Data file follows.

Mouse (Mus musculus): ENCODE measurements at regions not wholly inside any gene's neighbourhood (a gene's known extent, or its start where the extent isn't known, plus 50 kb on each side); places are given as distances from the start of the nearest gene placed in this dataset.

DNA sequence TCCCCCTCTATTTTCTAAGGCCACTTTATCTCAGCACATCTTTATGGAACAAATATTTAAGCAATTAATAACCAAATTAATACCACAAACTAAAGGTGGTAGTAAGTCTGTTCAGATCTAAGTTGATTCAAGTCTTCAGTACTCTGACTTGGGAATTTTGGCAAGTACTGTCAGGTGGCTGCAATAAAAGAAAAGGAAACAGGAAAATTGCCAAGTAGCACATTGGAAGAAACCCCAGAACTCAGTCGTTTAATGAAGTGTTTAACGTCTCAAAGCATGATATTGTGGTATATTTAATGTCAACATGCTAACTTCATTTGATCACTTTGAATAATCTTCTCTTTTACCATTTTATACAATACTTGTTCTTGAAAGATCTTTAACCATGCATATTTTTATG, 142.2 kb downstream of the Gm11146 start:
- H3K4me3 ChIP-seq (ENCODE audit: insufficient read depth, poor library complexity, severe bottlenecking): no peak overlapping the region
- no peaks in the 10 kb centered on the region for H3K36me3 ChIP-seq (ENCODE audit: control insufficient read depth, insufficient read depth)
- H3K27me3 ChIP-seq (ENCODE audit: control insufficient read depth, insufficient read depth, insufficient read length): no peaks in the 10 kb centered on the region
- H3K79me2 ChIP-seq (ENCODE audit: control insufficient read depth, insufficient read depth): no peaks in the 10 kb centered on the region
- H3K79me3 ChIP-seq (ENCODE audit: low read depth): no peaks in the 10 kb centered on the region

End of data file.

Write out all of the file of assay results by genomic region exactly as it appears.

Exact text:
Mouse (Mus musculus): ENCODE measurements at regions not wholly inside any gene's neighbourhood (a gene's known extent, or its start where the extent isn't known, plus 50 kb on each side); places are given as distances from the start of the nearest gene placed in this dataset.

DNA sequence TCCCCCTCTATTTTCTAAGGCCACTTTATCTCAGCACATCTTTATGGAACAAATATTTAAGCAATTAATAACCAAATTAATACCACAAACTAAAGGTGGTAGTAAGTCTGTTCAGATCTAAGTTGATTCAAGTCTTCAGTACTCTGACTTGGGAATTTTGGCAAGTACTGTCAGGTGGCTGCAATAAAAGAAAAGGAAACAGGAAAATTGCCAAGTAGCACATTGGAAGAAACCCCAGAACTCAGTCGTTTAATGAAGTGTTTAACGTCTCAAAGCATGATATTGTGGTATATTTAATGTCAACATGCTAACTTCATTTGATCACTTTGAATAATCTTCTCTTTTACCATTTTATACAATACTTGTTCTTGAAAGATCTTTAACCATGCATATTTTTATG, 142.2 kb downstream of the Gm11146 start:
- H3K4me3 ChIP-seq (ENCODE audit: insufficient read depth, poor library complexity, severe bottlenecking): no peak overlapping the region
- no peaks in the 10 kb centered on the region for H3K36me3 ChIP-seq (ENCODE audit: control insufficient read depth, insufficient read depth)
- H3K27me3 ChIP-seq (ENCODE audit: control insufficient read depth, insufficient read depth, insufficient read length): no peaks in the 10 kb centered on the region
- H3K79me2 ChIP-seq (ENCODE audit: control insufficient read depth, insufficient read depth): no peaks in the 10 kb centered on the region
- H3K79me3 ChIP-seq (ENCODE audit: low read depth): no peaks in the 10 kb centered on the region